Wayne Rooney is an undoubted and indispensable member of the first XI when fit—but is he going to be available often enough?
Over the past two years, Rooney has made seven appearances for England, missing various games through injury and suspension.
Compare that to left-back Ashley Cole, who has represented his country 12 times during the same period or goalkeeper Joe Hart who has figured 15 times.
If Rooney is missing half the games for his country, how is Hodgson supposed to establish a regular plan of attack to work in each game?
Andy Carroll and Darren Bent have also missed out on games through injury and not being picked, while Theo Walcott, Danny Welbeck, Daniel Sturridge and Jermain Defoe have all also played up front for the nation within the past year.
Other call-ups have come for Bobby Zamora, Gabriel Agbonlahor and Frazier Campbell.
Having options is great—but Hodgson needs to establish a regular two or three who will lead the front line every match.
Perhaps the biggest test for England will be in their last game before the aforementioned final double header, as they make the trip to Ukraine.
Ukraine indeed almost managed a win over England at Wembley, a late Frank Lampard penalty being needed to secure a 1-1 draw.
The Eastern Europeans will feel confident about getting a result on their own turf if they put in a similar display. Ukraine will be one of the nations looking to beat England to the top spot, and this will certainly be a pivotal game if they are still in with a shout come next year.
Group H contains six teams; the one who tops the group after all 10 matches will have an automatic pass through to the FIFA World Cup in Brazil in 2014.
Second place, however, will not be good enough for an automatic ticket.
Eight teams who finish as group runners-up will need to face a two-legged playoff to see which extra four sides go through.
But...there are nine groups, which means that the worst points tally out of all the teams who finish second will not be good enough for even a playoff spot.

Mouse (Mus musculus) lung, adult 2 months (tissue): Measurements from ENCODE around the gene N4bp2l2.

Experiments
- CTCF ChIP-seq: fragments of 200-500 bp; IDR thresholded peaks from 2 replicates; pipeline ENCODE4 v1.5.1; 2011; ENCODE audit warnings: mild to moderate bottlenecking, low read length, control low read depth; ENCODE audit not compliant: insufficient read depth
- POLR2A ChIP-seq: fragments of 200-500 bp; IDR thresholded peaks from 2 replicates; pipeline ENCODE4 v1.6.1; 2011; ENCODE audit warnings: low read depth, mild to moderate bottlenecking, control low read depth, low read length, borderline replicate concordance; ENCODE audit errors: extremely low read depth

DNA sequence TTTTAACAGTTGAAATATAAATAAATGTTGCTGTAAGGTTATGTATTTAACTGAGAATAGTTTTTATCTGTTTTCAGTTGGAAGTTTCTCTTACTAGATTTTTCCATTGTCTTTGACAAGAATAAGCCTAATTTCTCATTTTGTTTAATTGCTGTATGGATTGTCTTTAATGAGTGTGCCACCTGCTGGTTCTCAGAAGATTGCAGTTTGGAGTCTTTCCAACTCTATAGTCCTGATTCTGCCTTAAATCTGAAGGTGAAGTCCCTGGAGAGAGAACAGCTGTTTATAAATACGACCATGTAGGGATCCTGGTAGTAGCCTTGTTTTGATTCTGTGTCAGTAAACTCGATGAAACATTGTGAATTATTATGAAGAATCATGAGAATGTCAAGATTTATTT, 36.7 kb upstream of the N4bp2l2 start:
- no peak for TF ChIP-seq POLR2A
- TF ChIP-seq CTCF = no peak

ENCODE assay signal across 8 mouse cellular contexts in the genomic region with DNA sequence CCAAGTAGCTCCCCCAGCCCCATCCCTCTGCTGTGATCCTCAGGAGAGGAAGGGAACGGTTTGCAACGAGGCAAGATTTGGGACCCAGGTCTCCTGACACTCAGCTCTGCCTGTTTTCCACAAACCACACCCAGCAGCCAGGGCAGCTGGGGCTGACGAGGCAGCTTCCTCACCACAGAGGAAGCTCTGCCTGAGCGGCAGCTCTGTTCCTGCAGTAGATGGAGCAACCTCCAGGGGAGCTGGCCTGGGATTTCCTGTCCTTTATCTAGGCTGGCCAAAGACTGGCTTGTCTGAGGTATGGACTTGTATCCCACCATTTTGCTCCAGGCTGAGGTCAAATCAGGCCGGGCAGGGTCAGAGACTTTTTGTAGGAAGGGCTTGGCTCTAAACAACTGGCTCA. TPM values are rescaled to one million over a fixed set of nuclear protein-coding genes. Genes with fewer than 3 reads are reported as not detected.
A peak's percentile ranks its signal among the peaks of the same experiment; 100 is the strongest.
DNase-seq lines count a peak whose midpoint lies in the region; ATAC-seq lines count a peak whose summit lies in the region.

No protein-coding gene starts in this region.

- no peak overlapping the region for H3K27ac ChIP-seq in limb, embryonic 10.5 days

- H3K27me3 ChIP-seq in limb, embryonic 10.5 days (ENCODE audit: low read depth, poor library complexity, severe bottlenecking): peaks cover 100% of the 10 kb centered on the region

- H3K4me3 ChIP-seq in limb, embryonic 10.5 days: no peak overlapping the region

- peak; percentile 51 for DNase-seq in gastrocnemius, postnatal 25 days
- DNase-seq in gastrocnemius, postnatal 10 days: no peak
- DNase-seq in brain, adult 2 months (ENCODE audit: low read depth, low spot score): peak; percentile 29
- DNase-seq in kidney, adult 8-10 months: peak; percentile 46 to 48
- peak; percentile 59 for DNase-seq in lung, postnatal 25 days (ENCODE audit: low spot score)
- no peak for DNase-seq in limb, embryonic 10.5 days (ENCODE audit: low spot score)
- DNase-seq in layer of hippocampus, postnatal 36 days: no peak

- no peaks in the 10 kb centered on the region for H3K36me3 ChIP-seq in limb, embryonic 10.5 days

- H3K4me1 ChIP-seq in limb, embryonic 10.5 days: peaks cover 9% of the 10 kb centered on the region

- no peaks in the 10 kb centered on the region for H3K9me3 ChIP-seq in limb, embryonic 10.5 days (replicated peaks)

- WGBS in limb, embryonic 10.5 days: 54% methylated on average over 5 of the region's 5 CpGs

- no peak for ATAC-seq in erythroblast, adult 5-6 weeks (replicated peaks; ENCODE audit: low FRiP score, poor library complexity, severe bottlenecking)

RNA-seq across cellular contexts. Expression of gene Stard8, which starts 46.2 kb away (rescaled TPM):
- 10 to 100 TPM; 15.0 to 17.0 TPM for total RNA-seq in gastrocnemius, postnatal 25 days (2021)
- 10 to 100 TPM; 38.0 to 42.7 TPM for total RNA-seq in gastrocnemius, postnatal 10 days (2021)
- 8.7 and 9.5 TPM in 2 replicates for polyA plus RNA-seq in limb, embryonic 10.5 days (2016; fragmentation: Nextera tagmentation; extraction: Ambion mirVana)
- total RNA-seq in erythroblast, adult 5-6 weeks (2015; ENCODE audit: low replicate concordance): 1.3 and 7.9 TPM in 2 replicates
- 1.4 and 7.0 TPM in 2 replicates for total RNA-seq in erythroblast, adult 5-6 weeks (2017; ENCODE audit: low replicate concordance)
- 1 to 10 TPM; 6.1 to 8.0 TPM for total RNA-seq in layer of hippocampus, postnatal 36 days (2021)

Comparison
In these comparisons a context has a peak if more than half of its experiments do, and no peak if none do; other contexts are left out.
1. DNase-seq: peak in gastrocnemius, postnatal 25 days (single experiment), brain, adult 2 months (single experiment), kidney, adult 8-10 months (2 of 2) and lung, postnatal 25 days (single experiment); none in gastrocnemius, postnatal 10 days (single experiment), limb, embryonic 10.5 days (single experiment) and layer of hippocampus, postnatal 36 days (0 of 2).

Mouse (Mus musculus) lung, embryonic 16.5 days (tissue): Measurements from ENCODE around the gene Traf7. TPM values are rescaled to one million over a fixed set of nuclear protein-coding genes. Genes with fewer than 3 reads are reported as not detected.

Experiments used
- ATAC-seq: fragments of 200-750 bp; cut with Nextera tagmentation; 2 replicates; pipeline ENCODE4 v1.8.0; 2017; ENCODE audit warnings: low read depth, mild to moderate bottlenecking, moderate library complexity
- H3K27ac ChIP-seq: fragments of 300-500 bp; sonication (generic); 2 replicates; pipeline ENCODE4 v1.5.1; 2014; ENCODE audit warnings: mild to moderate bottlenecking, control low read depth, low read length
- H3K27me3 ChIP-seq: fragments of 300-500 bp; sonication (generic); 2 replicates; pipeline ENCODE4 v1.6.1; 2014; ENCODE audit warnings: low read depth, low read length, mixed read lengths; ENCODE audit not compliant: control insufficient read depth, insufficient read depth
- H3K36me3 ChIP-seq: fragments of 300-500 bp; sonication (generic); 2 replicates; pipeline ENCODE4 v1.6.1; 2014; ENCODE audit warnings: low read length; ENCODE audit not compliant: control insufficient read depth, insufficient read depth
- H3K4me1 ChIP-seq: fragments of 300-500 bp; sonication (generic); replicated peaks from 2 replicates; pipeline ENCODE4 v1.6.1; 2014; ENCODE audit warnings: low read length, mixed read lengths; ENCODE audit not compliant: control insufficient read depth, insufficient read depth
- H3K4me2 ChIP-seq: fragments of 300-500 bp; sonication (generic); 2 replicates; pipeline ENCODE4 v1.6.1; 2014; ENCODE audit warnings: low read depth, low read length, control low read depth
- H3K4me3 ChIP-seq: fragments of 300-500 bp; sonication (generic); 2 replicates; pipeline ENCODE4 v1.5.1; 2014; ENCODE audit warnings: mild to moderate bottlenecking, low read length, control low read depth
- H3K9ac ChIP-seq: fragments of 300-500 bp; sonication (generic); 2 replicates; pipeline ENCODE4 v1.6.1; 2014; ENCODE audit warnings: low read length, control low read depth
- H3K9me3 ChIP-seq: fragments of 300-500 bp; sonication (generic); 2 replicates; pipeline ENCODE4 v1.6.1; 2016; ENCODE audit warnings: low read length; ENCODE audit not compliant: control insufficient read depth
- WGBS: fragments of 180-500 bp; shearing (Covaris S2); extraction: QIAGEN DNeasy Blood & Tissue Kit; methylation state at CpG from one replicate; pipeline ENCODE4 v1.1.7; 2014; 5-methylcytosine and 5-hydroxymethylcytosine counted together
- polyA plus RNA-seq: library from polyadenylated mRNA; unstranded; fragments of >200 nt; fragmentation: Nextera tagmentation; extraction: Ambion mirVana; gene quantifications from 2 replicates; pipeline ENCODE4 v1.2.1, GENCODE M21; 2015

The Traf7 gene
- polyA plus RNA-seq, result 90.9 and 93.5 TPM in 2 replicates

England will still fancy their chances of topping the group, but it becomes even more important to do so when you look at the quality of nations they might have to face if they come second.
Would Roy Hodgson's men want to face a playoff against Group I runners up, which contains both France and Spain?
Group F, with Russia and Portugal? Or Group A, which will have a three-way tussle between Serbia, Belgium and Croatia for qualification?
England must make sure they finish on top; qualification is far from assured otherwise.
One of the biggest decisions Roy Hodgson has to make, and relatively quickly, is how many of the younger players he will be including in his plans.
With some of them having an exceptional impact at Premier League level, he may not be able to resist their abilities for long anyway.
Tom Cleverley, Kyle Walker, Ryan Bertrand, Alex Oxlade-Chamberlain, Daniel Sturridge, Raheem Sterling, Phil Jones, Jack Rodwell, Jordan Henderson, Jack Wilshere—that is some amount of talent ready to make an impact of some sort on the full England team, and all are aged 23 or under.
Considerably under, in the case of Sterling.
How many of these players will form the basis of Hodgson's team for the next two years? Which players will be relieved of duty after years of service?
Ashley Cole, Lescott, Jagielka, Steven Gerrard, Lampard, Michael Carrick and Gareth Barry are all over 30, and Jermaine Defoe will be joining that group next month.
This is a problem for Hodgson to sort out. A nicer problem than some of the others on this list maybe, but certainly still a problem which needs to be solved in the right way for England to progress.